Energy companies need to change the way they produce power, otherwise drinking water will become a scarce commodity for the world's population by 2040.
As soon as 2020, 30 to 40 percent of people around the world won't have access to drinking water unless the competing issues of creating energy and supplying clean water are addressed, according to research by a team from Aarhus University in Denmark and the U.S.'s Vermont Law School and CNA Corp.
One reason the vital needs are in conflict is that power plants must be cooled due to the immense heat that's generated.
Over three years, the team focused on four case studies in France, the U.S., China and India, dealing with specific utilities and energy suppliers and identifying current energy needs before making their projections.
As a result, they predicted it will be impossible to continue to produce electricity as we do today while meeting the demand for drinking water in 2040.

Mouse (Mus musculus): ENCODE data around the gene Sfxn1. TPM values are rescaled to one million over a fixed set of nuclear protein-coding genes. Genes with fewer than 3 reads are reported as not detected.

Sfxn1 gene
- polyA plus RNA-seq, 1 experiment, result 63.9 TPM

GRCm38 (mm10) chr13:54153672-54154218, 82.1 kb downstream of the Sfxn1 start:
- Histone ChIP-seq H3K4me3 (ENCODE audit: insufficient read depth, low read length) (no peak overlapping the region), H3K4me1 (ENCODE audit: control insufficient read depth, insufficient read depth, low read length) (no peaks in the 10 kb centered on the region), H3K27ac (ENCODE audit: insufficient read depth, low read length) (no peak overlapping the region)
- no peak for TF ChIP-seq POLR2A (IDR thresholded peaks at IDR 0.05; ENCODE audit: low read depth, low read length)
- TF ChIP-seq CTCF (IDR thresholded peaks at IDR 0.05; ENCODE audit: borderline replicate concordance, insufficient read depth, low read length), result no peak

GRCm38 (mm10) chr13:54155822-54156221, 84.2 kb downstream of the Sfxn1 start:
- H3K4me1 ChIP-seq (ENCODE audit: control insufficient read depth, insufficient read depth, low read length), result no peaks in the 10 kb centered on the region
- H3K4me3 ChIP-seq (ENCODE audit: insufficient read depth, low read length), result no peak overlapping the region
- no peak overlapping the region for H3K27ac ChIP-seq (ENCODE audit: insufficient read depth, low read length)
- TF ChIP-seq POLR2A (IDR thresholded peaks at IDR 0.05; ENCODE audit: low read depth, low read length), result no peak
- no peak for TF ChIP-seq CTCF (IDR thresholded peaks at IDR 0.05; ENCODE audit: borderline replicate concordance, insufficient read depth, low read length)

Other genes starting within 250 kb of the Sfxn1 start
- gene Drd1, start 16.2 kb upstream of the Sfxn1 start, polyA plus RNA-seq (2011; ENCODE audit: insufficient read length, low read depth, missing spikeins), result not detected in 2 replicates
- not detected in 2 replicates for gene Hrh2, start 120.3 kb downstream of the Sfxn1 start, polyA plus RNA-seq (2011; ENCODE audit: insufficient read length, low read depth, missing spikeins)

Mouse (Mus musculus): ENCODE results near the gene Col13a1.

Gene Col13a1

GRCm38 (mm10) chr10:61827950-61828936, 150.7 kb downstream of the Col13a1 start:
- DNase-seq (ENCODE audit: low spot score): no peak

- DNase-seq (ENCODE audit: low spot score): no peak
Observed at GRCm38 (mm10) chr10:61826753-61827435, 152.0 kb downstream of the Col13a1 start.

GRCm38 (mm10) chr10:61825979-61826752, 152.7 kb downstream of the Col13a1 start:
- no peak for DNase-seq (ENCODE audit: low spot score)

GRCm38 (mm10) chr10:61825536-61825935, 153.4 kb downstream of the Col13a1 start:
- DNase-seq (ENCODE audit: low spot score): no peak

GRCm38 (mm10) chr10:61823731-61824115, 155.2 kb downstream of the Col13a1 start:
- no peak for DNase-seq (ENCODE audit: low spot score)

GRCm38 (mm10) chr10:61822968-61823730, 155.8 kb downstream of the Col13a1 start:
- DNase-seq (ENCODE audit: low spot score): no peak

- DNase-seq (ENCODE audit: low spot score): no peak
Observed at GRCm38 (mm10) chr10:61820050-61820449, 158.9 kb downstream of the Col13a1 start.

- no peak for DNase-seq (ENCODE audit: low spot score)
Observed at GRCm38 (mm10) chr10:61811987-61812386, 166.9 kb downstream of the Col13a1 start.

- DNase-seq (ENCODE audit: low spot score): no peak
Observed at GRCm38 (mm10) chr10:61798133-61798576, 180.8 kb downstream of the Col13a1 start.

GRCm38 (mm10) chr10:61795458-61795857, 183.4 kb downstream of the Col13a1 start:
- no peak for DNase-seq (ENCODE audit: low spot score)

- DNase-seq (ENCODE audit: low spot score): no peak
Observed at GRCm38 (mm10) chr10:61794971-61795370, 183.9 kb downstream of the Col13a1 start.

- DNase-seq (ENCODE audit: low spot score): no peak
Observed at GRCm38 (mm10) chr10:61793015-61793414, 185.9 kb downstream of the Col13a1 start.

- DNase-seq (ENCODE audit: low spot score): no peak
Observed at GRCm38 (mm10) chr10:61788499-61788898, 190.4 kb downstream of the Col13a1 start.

"It's a huge problem that the electricity sector does not even realize how much water they actually consume," said Professor Benjamin Sovacool from Aarhus University. "And together with the fact that we do not have unlimited water resources, it could lead to a serious crisis if nobody acts on it soon."
The researchers made six general recommendations for decision-makers to alter the present system.
They said there needs to be an improvement in energy efficiency, an investment in solar energy, a strong focus on wind energy, improved research into alternative cooling cycles, a better overview as to how much water is used by power plants, and to stop the use of fossil fuel facilities in parts of the world with scarce water.
Thermal power plants in the U.S. used as much water as farms did in 2005, and more than four times as much as all U.S. residents, according to news site Treehugger.
In 2008, power plants in the U.S. withdrew 60 to 170 billion gallons of freshwater every day from rivers, lakes, streams and aquifers, while using 2.8 to 5.9 billion gallons.
The only energy systems that do not require cooling cycles are wind, hydropower and some solar power systems - as solar photovoltaics, for example, do require water for cleaning the panels.
But the world's largest solar thermal plant, the Ivanpah Solar Electric Generating System in California's Mojave Desert, uses dry-cooling technology that dramatically reduces water usage.